Hudson Valley Parent

HVP September 2016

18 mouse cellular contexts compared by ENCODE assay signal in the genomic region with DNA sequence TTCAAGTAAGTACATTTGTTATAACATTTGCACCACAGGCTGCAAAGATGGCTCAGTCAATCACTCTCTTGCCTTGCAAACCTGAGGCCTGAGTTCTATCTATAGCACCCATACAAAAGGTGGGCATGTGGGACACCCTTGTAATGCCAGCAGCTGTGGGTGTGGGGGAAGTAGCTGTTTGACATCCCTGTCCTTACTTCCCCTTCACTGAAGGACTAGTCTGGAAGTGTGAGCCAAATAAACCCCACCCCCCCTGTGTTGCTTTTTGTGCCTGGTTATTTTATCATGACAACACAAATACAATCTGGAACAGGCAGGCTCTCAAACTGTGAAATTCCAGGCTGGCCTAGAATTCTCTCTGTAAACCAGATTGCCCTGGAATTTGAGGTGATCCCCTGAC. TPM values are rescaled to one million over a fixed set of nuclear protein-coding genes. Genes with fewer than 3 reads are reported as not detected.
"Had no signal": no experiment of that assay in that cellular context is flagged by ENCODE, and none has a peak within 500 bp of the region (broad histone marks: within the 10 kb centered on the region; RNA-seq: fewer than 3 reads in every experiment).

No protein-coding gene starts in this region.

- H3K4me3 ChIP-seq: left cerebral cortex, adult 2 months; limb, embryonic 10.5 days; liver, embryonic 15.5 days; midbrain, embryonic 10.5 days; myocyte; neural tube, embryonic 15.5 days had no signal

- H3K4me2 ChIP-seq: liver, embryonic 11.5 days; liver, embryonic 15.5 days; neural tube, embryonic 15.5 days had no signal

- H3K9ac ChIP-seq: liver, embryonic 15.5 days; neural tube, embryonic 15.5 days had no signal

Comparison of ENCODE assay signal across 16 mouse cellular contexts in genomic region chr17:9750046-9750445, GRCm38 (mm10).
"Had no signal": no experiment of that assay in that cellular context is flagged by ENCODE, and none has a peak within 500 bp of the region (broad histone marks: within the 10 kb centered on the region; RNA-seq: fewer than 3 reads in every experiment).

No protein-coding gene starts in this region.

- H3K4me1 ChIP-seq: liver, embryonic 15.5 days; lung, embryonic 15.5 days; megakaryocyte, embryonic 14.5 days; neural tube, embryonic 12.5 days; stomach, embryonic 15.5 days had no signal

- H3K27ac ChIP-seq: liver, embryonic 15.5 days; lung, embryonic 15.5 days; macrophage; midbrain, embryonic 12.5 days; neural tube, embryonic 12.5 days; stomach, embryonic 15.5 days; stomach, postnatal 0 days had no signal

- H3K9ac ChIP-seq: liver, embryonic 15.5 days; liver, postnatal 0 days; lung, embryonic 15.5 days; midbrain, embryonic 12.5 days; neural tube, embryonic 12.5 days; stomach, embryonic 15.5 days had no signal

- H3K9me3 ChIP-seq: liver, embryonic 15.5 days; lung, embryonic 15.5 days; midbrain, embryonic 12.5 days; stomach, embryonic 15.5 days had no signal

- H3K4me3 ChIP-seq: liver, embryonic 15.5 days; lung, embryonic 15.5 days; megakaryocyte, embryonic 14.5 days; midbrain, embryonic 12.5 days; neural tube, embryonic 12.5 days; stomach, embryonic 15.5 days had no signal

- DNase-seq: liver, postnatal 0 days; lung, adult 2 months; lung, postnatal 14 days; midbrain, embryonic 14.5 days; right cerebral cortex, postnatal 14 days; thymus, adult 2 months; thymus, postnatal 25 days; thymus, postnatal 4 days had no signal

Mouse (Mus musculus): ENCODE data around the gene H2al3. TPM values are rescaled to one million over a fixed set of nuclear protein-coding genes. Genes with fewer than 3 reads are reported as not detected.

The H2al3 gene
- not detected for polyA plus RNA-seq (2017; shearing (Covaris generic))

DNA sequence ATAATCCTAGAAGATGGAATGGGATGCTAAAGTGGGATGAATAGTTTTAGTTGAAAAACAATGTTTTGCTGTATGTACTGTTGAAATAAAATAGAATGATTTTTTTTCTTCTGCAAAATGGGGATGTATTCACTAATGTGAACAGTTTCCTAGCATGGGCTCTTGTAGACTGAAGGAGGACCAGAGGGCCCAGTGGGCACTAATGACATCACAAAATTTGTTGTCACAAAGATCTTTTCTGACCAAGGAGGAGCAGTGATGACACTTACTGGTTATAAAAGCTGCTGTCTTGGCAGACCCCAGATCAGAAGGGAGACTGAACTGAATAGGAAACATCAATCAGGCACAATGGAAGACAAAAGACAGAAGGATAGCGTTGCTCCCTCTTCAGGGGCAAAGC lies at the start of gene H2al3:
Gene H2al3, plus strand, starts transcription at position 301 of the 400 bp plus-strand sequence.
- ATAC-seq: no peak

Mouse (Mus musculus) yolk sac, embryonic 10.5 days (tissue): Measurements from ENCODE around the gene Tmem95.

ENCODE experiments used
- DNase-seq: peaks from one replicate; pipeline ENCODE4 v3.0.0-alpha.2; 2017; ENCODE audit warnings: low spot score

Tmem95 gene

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Page 18 of 39 n Hudson Valley Parent 19 for three days. [It's not] food that has lost about half its nutritional density in the first 48 hours after being picked. The tomato you buy from your local farmer has not been picked green, shipped a long dis- tance, and doused with ethylene to turn it red. "At the local organic farm, you'll get things you can't at the supermar- ket: salad loaded with borage, nas- turtium, blossoms of radish, arugula, and mustard that has all kinds of textural diversity. A salad can be de- licious and full and symphonic and not just something you put dressing on. A salad can be something that doesn't even need dressing. "Local, organic food doesn't have transport burdens and petroleum burdens that tax the atmosphere, the environment, and the wallet. It's just better for you. It's better for the planet. It's not downloading all this chemistry into our bodies, much of which is basically toxic and carcino- genic. It's a huge difference. By buy- ing something that's grown locally, you are participating in your com- munity in a different way. Organics isn't just about food - it's a way of being in the world." Joan Miller, M.A., is a freelance writer, ordained minister and hyp- notist as well as a certified yoga, Pi- lates and pole dance instructor who enjoys gardening with her family in Montgomery. This is the second of a two-part series on organic living. "Organic farming is nutrition. It's politics, it's an attitude about being on the earth." MATTHEW BENSON

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